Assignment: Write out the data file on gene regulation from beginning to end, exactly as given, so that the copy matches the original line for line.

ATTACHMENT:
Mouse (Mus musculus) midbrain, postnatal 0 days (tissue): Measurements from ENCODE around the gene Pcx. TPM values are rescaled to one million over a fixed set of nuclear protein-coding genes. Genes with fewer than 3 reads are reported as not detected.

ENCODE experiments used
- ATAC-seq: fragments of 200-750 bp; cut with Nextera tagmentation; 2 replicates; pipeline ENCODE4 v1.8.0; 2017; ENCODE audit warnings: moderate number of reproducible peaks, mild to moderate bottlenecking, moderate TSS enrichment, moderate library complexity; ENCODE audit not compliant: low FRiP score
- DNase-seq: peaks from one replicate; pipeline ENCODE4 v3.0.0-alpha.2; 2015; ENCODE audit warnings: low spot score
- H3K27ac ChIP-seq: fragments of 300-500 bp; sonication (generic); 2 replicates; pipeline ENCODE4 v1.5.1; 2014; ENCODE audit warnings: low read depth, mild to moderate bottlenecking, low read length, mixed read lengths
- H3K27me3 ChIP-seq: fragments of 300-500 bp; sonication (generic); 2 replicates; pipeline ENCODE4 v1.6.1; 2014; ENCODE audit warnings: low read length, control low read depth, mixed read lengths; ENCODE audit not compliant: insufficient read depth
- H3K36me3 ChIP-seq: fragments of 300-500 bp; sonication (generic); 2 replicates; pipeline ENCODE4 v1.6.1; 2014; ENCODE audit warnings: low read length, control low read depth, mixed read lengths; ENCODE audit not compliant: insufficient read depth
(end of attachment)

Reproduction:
Mouse (Mus musculus) midbrain, postnatal 0 days (tissue): Measurements from ENCODE around the gene Pcx. TPM values are rescaled to one million over a fixed set of nuclear protein-coding genes. Genes with fewer than 3 reads are reported as not detected.

ENCODE experiments used
- ATAC-seq: fragments of 200-750 bp; cut with Nextera tagmentation; 2 replicates; pipeline ENCODE4 v1.8.0; 2017; ENCODE audit warnings: moderate number of reproducible peaks, mild to moderate bottlenecking, moderate TSS enrichment, moderate library complexity; ENCODE audit not compliant: low FRiP score
- DNase-seq: peaks from one replicate; pipeline ENCODE4 v3.0.0-alpha.2; 2015; ENCODE audit warnings: low spot score
- H3K27ac ChIP-seq: fragments of 300-500 bp; sonication (generic); 2 replicates; pipeline ENCODE4 v1.5.1; 2014; ENCODE audit warnings: low read depth, mild to moderate bottlenecking, low read length, mixed read lengths
- H3K27me3 ChIP-seq: fragments of 300-500 bp; sonication (generic); 2 replicates; pipeline ENCODE4 v1.6.1; 2014; ENCODE audit warnings: low read length, control low read depth, mixed read lengths; ENCODE audit not compliant: insufficient read depth
- H3K36me3 ChIP-seq: fragments of 300-500 bp; sonication (generic); 2 replicates; pipeline ENCODE4 v1.6.1; 2014; ENCODE audit warnings: low read length, control low read depth, mixed read lengths; ENCODE audit not compliant: insufficient read depth